Many experts endorse the use and further development of driver assistance systems as a means of improving road safety for senior citizens. These systems can, to a certain extent, compensate for age-related performance deficits and can help to reduce the extent to which older drivers are involved in car accidents – or indeed cause them – as a result of driver error, for example. As a survey commissioned by DEKRA has shown, the 65+ age group is fundamentally very open to the idea of electronic assistants. However, it is important to note that it will take a long time for vehicles with assistance systems to achieve a high level of market penetration. For new safety systems, this will take an average of around 15 years after they become a mandatory requirement.

Since infrastructural measures like structural changes to the road also often take a long time to get from the planning stage to implementation, for now we need to focus on the human factor if we want to achieve fast positive results with regard to road safety, especially that of senior citizens. “Our mental processing capacity reduces as we age, which has a major influence on the amount of information that an individual can handle at any given time,” commented Jann Fehlauer. This makes dealing with a driving task more strenuous, which in turn leads more quickly to overloading in the form of tiredness and mental stress. “It also explains the increased risk of being involved in an accident, especially in complex traffic situations,” he adds.

He went on to stress: “Generally speaking, in order to improve road safety for senior citizens, a proactive strategy that takes all types of mobility into account is required at international, national, regional, and local levels.” The explicit objective of this strategy must be to enable senior citizens to retain safe personal mobility – and we must all make a social commitment to achieve this aim.

The DEKRA Road Safety Report 2021 entitled “Old-Age Mobility” is available to download online from You will also find all previous reports there as well as additional information, including video clips and interactive graphics.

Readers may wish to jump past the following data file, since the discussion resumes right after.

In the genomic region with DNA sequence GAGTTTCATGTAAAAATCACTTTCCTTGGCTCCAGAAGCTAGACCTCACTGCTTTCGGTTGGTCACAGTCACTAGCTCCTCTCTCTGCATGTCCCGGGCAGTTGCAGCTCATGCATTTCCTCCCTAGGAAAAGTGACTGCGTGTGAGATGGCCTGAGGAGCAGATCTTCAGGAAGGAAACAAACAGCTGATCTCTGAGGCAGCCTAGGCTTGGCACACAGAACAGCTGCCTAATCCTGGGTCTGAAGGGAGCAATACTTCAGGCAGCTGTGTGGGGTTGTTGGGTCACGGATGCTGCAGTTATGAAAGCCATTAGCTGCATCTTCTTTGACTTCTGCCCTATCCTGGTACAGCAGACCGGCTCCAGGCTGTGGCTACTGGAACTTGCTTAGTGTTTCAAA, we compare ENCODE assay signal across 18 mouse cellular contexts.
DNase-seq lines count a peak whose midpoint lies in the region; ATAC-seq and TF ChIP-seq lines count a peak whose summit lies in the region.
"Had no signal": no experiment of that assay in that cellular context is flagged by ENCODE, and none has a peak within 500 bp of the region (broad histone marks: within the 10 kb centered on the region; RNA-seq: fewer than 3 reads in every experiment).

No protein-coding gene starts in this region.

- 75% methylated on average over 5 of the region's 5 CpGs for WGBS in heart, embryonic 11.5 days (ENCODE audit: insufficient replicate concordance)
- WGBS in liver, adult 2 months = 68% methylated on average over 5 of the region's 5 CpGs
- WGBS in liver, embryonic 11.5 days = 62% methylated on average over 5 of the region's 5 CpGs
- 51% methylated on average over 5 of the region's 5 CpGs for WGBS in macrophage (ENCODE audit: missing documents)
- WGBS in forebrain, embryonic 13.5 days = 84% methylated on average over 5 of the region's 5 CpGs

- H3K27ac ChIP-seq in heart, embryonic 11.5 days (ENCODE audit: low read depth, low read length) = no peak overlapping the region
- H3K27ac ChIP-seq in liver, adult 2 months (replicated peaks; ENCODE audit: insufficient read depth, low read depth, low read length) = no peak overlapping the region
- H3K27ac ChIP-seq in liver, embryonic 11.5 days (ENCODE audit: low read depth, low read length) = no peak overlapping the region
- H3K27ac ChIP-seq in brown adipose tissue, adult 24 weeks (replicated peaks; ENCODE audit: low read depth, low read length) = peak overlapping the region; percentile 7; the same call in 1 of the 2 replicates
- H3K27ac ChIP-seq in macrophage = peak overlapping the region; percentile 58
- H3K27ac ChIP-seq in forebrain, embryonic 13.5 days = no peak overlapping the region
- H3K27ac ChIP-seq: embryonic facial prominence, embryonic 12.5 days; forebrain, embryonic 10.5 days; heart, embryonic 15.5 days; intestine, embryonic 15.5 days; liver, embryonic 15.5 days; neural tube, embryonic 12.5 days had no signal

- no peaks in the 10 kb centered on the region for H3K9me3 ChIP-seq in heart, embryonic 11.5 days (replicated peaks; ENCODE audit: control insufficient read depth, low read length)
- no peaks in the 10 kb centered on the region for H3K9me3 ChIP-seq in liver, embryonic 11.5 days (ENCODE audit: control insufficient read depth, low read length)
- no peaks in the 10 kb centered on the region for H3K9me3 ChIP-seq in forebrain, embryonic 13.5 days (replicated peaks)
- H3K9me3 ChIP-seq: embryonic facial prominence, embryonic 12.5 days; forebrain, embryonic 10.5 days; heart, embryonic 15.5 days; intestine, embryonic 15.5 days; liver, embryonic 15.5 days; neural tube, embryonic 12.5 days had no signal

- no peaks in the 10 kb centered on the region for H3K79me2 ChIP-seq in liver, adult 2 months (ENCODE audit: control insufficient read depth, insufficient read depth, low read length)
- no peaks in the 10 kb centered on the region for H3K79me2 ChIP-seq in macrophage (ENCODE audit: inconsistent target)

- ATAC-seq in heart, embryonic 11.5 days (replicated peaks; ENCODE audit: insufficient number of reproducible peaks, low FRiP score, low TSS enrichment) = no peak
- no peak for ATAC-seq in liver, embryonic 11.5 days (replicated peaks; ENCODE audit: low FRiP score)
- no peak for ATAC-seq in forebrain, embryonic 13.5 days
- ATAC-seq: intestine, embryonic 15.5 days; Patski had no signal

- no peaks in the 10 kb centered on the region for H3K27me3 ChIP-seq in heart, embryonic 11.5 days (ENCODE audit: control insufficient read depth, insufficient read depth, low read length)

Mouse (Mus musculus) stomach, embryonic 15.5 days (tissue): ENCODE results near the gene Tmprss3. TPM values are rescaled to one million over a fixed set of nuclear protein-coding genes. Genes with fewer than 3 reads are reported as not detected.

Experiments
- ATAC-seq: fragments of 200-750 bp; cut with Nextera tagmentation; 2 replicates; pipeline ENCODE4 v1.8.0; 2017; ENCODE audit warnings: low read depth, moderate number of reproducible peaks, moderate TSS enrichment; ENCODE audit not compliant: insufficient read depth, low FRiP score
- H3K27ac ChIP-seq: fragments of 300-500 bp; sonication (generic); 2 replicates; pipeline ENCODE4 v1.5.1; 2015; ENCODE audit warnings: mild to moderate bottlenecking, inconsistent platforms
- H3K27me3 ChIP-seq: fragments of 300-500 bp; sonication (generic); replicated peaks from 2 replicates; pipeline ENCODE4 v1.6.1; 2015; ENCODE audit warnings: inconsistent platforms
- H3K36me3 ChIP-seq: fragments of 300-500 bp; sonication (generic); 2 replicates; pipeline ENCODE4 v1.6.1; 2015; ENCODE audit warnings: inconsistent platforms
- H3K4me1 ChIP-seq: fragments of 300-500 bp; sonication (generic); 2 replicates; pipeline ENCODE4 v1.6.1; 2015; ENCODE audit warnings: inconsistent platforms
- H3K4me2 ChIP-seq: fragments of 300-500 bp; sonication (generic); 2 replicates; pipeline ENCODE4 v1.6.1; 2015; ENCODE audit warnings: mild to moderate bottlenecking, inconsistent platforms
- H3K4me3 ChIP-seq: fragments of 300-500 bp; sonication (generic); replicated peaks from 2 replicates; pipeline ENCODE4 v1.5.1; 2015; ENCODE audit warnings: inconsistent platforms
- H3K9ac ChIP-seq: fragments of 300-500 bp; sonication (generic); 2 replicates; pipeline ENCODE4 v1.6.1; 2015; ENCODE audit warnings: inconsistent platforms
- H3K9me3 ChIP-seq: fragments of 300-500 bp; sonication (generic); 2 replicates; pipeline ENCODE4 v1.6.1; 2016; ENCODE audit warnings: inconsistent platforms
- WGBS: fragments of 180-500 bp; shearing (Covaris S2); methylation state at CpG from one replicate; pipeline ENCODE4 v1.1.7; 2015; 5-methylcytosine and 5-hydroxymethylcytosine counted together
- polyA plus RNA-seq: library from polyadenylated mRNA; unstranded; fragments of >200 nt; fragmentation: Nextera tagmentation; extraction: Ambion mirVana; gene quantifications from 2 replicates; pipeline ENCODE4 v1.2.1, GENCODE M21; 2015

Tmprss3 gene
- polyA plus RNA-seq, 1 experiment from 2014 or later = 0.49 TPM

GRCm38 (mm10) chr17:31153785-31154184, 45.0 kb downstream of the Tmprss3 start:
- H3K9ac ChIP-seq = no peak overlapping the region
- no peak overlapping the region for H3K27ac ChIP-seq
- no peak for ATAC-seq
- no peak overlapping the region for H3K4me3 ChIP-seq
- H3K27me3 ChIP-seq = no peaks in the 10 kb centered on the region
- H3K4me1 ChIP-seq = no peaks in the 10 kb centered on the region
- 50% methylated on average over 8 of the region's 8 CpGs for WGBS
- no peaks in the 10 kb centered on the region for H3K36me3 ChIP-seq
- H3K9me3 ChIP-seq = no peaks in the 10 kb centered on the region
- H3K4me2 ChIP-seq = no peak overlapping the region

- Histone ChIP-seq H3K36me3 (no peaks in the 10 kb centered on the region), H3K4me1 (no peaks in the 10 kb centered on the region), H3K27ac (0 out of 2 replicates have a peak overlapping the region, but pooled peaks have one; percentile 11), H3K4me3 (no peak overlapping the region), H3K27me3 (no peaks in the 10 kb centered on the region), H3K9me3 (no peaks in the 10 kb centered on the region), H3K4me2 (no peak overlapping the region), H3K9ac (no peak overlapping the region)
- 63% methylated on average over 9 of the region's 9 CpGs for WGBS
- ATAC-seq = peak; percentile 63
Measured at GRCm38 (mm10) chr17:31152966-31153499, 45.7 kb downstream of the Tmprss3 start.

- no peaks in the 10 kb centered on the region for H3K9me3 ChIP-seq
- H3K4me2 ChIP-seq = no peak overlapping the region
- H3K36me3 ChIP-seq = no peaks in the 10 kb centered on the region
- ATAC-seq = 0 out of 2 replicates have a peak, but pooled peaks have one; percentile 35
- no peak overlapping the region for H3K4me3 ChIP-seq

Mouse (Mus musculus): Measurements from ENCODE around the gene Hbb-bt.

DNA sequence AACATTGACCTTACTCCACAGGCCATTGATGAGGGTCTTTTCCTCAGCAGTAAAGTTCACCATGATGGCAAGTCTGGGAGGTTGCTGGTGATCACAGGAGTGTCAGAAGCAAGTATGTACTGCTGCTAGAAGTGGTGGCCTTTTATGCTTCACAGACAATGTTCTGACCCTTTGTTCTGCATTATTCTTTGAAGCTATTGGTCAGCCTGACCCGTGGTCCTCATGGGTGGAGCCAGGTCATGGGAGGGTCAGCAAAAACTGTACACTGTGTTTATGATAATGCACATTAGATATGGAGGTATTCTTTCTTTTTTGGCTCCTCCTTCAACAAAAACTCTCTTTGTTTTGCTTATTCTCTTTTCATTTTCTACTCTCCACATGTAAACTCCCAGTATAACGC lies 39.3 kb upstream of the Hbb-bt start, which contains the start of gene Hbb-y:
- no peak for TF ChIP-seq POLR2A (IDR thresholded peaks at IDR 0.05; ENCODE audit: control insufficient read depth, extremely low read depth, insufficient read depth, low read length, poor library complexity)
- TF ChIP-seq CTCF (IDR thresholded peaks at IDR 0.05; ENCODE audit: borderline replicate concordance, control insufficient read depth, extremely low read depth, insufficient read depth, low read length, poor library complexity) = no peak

To increase road safety for senior citizens, DEKRA is calling for the following:

  • To ensure that they use the roads safely, older people must be provided with intensive education on their performance and limitations.
  • Regular practical evaluations should be mandatory for senior citizens over the age of 75; these play an important role in helping them maintain their skills.
  • All the relevant players in the health care system must be given awareness training and the qualifications to provide older people with advice regarding whether it is safe for them to drive.
  • To boost safety, driver assistance systems must become more widely used on the market.
  • In-vehicle safety features across all vehicle models should become largely standardized so that they are as intuitive as possible to use.
  • Depending on the prevailing local conditions, light signaling systems, pedestrian crossings (crosswalks), central islands or protruding curbs must be used to make crossings safer, especially for older pedestrians.
  • In light of the fact that more and more people aged 65 and over are using bicycles and pedelecs, the expansion of the bicycle path network in accordance with road safety concerns and the maintenance of bicycle paths must be made a top priority.
  • Anyone buying a pedelec – in particular older people – should be provided with in-depth advice and the opportunity to familiarize themselves with the unusual way they work before buying.
  • In order to prevent cars from driving in the wrong direction on freeways as much as possible, suitable measures that help drivers to (intuitively) orient themselves in good time are required.
  • Particularly in rural regions, models must be developed to enable older people to retain their mobility without having to drive a car themselves.s.